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By Allison Nagel, Workforce Development Manager

Instructor Brennan Bird works with students during a lesson on permaculture and systems thinking as part of the curriculum pilot program

Saving the environment, creating a better life, preparing for future jobs.

Perhaps the most telling part of the four-day sustainability curriculum and hands-on demonstration food forest installation at St. Patrick-St. Vincent Catholic High School in Vallejo was what students answered when asked why these lessons were important.

“It gives us a new method of keeping the earth more green,” one student answered.

“We can apply it in our real lives,” said another.

Those insights and connections were a welcome outcome of the pilot program, which focused on creating a curriculum that introduced students to sustainable, systems thinking through learning about permaculture and water harvesting in class and creating the demonstration food forest garden that now sits on the hill above the school’s new amphitheater.

“Permaculture is more than just about gardening. It’s a whole way of redesigning our lives,” said instructor Brennan Bird, who was called Mr. B by students.

Students participate in a soil erosion lab with instructor Brennan Bird

The tie-ins between the lectures, lab activities and hands-on experience were cemented as students in science teacher Dr. Summer Ragosta’s class linked something learned in one class with another. For example, students learned how to dig trenches, or swales, to capture water and covered the hillside with mulch. A soil erosion lab from class showed them what happened when water was poured into different boxes of soil — with students watching as the box with mulch absorbed a large portion of the water poured into it while the box with bare soil meant muddy runoff. They then used this knowledge to connect why adding both plants and mulch will help to both mitigate erosion and stabilize the hill. They also learned how mulch is an important component of greywater systems that capture and store used household water, such as from a laundry machine, in mulch basins around trees and other plants in the yard.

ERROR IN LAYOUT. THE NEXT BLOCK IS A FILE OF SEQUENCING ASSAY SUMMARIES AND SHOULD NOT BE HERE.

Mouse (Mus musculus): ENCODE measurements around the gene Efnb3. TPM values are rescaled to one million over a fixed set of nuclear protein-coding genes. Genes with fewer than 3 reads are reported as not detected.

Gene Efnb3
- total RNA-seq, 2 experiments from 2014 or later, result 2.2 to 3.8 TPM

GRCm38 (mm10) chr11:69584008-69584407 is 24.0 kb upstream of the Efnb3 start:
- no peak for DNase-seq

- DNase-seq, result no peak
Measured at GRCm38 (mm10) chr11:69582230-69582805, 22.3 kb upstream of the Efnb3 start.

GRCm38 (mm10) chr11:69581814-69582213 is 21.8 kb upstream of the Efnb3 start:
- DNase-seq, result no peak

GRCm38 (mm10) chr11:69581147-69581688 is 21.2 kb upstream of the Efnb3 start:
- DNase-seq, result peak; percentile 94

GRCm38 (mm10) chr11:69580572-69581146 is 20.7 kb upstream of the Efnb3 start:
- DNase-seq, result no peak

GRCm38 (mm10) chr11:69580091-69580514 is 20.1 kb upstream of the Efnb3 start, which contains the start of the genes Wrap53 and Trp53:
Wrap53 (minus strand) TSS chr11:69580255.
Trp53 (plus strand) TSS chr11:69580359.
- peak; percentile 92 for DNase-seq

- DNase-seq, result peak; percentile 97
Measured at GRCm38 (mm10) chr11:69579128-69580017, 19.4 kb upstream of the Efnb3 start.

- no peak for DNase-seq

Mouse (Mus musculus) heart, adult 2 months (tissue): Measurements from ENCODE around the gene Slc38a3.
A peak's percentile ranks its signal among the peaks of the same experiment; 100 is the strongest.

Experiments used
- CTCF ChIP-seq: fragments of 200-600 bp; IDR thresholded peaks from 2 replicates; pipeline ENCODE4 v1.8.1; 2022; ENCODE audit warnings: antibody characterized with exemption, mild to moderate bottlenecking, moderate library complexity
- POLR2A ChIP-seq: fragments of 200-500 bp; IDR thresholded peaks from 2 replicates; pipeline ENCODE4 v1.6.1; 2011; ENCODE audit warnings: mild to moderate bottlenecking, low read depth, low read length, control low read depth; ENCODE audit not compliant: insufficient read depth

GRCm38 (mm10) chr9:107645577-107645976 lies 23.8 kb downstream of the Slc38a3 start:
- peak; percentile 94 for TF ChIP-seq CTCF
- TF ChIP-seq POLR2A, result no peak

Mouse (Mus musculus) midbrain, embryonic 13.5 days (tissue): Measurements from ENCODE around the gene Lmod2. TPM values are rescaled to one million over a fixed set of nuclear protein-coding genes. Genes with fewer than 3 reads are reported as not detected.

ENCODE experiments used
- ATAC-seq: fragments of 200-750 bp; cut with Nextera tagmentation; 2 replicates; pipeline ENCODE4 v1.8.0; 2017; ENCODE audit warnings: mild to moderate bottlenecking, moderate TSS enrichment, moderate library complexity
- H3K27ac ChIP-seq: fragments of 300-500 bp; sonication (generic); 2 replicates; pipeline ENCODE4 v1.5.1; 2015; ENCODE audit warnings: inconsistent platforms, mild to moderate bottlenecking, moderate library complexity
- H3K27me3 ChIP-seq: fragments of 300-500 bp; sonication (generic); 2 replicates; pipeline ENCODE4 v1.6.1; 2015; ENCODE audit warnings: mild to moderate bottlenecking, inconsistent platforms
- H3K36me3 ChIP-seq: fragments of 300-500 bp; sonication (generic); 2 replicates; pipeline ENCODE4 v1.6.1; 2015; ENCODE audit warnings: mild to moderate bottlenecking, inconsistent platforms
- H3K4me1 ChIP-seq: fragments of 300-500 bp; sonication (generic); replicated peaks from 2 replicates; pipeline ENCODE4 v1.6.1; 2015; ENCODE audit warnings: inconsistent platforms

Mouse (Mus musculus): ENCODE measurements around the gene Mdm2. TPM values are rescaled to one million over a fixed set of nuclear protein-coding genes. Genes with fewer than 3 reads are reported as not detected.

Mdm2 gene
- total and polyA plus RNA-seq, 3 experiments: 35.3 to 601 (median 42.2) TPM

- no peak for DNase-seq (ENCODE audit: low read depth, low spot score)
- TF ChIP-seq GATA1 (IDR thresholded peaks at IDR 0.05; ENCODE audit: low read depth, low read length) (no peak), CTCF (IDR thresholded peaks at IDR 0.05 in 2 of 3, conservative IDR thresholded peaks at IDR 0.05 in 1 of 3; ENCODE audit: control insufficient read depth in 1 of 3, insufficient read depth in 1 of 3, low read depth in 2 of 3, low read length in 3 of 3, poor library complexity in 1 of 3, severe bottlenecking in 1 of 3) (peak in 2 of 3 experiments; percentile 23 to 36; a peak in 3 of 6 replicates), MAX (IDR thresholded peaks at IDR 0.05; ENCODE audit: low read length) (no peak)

The lessons were a part of Sustainable Solano’s work to bring sustainability curriculum into local schools. In the pilot program, Mr. B worked with students to create a cob bench in May and then created and shaped the sustainability lessons in October through funding from the Solano Community Foundation. The lessons corresponded with the installation of the demonstration food forest funded by the Solano County Water Agency.

Students install the school’s demonstration food forest garden with designer Lauren Bennett

Students learned about the first principle of permaculture, which parallels the scientific method in its simplicity — starting with observation. They applied math skills, like determining based on local rainfall and the size of a roof how much rainwater could be captured, and the best ways of storing it, whether in the ground or in rainbarrels. And they discussed specific projects and people working in the field that use these skills on a daily basis.

Mr. B also tied the lessons to current events, talking about the importance of conserving and storing water even as the Kincade fire raged and the school had to close due to the smoke from the fire nearby in Glen Cove, and the city of Vallejo urged water use restriction.

We’re thrilled about what students have taken away from the classes with Mr. B and grateful to SPSV and Dr. Ragosta for working with us to plan for and bring these lessons into the classroom.

This pilot was the beginning of a very exciting time for Sustainable Solano as we step into more work aimed at growing sustainability education. In January, we will launch our Land and Water Caretakers internship program at Liberty High School in Benicia and will start our Land and Water Caretakers Certification course through Solano Adult Education for those who are interested in learning more sustainable landscaping practices. We’re looking forward to the work ahead!